Team tactics form no part of pre-race preparations at Ballydoyle, Aidan O’Brien insisted on Monday. “I promise you, never ever,” the trainer said when the subject was raised by the Guardian, concern having been expressed in public by the owners of the two horses currently at the head of the betting for Saturday’s Derby.
“I can guarantee you, every horse runs on their merits to do their very best and there would never be a plan to do this or do that to any other horse,” said O’Brien, who will be seeking a record-breaking eighth Derby success this weekend. He has seven of the 17 possible runners at his stable in County Tipperary, though none are shorter than 7-1 in the betting.
O’Brien has so many talented horses in his care that he usually has several runners in the best Flat races in Britain and Ireland, the most recent example being Saturday’s Irish Derby, in which he had six of the 14 who took part and ended up with the first four home. That means he is well placed to influence the way in which a race develops and his several runners are generally eyed with mistrust by rivals with a single runner.
Sheikh Fahad, whose Kameko is second-favourite for the Derby, spoke up through Twitter after the St James’s Palace Stakes at Royal Ascot, saying: “There’s no place for team tactics in racing, such a shame to watch the St James run like that.”
While he did not name O’Brien, the Irishman was the only trainer with more than one runner in that race. One of the jockeys he employed was asked by stewards to explain his riding and the instructions he had been given, but in the end they did not find any rules had been breached.
Sunday’s Racing Post brought another intervention, from Bjorn Nielsen, whose English King is the Derby favourite. “A lot of people with good horses are worried,” he said. “Team tactics threaten to devalue racing at the highest class. A pacemaker is one thing but sitting there and forming a peloton is quite another.”
While he also did not name O’Brien, he spoke approvingly of Ger Lyons’s comments after the Irish Guineas, in which Siskin had to be strong to establish racing room among Ballydoyle runners. “We knew through the history books what the Ballydoyle riders were going to try to do,” Lyons said, though he added: “All is fair in love and war. It’s a big boys’ sport and you just put on your big boy pants and get out there and do the job.”
O’Brien was careful not to use any names in his answers, saying at one point: “I don’t ever talk about anyone else’s horses or any other people. I would be always afraid that I would offend someone and that’s why I say very little most of the time.”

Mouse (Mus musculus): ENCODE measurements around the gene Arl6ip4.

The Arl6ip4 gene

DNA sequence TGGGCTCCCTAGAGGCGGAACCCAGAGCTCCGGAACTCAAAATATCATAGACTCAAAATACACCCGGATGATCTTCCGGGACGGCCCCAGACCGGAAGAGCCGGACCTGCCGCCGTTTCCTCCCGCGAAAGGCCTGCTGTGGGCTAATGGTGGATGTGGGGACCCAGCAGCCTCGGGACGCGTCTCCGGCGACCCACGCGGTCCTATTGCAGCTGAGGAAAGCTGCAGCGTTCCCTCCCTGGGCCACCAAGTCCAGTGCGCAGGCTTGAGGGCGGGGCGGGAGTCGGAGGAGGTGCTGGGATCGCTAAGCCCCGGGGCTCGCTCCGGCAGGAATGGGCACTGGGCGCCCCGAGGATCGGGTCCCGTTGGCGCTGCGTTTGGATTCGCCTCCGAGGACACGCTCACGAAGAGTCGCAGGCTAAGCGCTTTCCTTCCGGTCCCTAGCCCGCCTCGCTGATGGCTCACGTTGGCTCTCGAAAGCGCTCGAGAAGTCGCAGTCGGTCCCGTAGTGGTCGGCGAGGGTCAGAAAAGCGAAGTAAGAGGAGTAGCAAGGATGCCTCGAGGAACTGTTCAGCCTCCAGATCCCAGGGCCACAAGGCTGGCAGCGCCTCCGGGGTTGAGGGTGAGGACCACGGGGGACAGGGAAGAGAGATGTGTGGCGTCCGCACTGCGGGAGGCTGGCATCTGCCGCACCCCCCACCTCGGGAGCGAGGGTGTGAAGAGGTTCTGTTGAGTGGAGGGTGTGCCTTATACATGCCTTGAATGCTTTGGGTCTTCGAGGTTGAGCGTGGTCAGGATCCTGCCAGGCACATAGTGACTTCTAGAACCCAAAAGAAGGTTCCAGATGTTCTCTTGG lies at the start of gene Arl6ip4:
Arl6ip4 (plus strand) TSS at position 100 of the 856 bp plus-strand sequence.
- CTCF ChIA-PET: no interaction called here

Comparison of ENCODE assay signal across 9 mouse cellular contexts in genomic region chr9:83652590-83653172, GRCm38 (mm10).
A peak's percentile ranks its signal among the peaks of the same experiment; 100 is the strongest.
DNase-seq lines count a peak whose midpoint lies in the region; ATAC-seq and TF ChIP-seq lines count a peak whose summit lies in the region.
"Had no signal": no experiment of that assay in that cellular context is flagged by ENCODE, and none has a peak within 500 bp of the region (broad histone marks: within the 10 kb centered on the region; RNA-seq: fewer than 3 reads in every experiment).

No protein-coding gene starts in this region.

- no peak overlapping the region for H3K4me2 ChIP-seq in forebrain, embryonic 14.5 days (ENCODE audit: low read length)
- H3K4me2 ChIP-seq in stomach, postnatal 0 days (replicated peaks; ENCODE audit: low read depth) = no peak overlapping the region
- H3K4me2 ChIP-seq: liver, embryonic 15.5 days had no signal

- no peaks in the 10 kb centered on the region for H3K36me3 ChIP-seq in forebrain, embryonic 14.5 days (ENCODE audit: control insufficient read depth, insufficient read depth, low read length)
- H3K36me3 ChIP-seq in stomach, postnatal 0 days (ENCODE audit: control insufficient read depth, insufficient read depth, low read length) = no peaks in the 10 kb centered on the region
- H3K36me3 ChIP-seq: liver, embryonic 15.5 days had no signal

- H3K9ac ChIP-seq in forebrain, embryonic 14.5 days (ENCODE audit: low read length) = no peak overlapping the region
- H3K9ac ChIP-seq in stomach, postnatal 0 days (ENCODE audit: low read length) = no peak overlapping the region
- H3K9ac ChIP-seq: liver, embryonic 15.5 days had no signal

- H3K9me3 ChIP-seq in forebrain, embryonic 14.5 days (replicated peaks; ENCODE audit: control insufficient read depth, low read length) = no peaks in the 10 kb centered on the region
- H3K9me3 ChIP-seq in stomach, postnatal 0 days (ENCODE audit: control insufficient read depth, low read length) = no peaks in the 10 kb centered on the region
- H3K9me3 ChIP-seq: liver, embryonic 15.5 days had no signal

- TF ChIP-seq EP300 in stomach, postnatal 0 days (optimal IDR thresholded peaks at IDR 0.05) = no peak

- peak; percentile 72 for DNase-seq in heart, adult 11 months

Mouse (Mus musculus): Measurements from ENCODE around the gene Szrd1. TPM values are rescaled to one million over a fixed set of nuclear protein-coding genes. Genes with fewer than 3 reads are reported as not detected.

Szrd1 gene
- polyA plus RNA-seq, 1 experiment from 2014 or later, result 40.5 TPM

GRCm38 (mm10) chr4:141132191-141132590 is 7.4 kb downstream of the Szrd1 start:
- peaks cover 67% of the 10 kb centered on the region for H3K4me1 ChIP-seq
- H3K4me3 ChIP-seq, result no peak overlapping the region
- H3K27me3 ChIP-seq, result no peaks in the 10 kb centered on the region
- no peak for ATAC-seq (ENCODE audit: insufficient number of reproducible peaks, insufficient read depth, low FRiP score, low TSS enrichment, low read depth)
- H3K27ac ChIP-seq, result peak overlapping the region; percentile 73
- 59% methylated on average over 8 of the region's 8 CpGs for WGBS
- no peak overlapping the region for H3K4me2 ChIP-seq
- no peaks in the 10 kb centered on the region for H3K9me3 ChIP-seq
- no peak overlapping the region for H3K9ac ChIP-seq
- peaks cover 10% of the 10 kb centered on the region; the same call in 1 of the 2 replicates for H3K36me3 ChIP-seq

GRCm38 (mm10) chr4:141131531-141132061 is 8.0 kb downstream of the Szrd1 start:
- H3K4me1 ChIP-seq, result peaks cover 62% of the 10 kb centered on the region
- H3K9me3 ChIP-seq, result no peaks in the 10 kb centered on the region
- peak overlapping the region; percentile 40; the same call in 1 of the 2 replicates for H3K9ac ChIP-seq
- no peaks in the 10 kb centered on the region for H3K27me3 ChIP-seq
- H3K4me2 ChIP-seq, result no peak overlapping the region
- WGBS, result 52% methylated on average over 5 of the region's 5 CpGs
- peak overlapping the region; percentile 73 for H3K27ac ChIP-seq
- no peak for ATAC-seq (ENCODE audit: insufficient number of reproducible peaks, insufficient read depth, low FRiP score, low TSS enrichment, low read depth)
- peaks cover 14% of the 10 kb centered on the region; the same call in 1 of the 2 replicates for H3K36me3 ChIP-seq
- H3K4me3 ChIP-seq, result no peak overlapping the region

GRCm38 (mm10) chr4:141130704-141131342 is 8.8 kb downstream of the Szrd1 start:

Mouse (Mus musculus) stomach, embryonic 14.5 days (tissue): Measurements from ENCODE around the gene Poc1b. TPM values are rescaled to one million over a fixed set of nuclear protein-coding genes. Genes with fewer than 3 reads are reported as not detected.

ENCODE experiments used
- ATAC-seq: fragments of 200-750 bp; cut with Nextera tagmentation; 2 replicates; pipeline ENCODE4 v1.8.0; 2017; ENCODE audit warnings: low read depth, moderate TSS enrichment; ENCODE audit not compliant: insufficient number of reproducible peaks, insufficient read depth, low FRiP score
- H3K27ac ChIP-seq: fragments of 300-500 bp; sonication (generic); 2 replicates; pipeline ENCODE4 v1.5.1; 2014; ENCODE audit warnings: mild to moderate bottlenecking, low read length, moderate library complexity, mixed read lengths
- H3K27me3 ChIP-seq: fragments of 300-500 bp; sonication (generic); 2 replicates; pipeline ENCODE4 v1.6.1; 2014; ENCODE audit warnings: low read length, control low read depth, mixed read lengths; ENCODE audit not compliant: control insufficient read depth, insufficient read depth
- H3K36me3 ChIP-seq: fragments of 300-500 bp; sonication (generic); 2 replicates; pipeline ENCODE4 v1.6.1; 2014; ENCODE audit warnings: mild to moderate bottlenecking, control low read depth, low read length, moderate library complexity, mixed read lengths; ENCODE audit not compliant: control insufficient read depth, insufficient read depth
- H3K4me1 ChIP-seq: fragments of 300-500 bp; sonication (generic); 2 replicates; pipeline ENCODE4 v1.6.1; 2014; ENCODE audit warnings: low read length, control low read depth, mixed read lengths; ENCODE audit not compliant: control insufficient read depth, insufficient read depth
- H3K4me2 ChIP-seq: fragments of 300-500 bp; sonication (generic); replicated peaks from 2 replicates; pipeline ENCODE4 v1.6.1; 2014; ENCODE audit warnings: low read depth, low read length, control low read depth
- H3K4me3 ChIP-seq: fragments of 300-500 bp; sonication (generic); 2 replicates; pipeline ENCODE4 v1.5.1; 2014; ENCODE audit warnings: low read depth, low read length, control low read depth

But he insisted rivals had nothing to fear on this score.
“Every single horse, I will always give the jockey what I think is the best instructions for that horse to win that race. Some horses want to be ridden forward, some horses like to be mid-div, some horses like to be dropped in.” He noted an apparent assumption on the part of his rivals that, when he fields several runners, one of them will set the pace.
“What happens a lot of the time, if one of our horses is not making the running, there’s no pace and the race becomes an absolute muddle, everyone is jockeying for positions. It can become very messy.”
While he did not wish to cite an example, O’Brien feels sour grapes can be a factor in some of the things said about his operation. “Sometimes what happens is a big jockey or a big trainer, high profile, they might start crying after the race, to relieve pressure off themselves, for their owners or for some mistake that they made. And it’s easy for them to point the finger at us.”
O’Brien expects to have at least six Derby runners. Armory may yet be diverted to France, he says, but that would still leave Vatican City, Mogul, Russian Emperor, Amhran Na Bhfiann, Mythical and Serpentine.
Asked which he expects will be the choice of his principal jockey, Ryan Moore, O’Brien said: “I haven’t spoken to him yet but looking at it, Vatican City, if he stays, he’s a very classy looking horse. Usually what happens with Ryan is, he gets the declarations [on Thursday], he sees the draws and then I tell him everything that I think and then he has to make a decision. And it’s not an easy one this year.
“Because Ryan is not here now, he’s in England all the time, he’s not going to know how much Mogul improved but I would be telling him. He’s going to think, obviously, that the horse in the Guineas [Vatican City] was a very good run, so he has to be very close in the pecking order. We would always leave him to leave that decision as late as he can because, really, nobody knows until they go out there and cover that distance on the day.”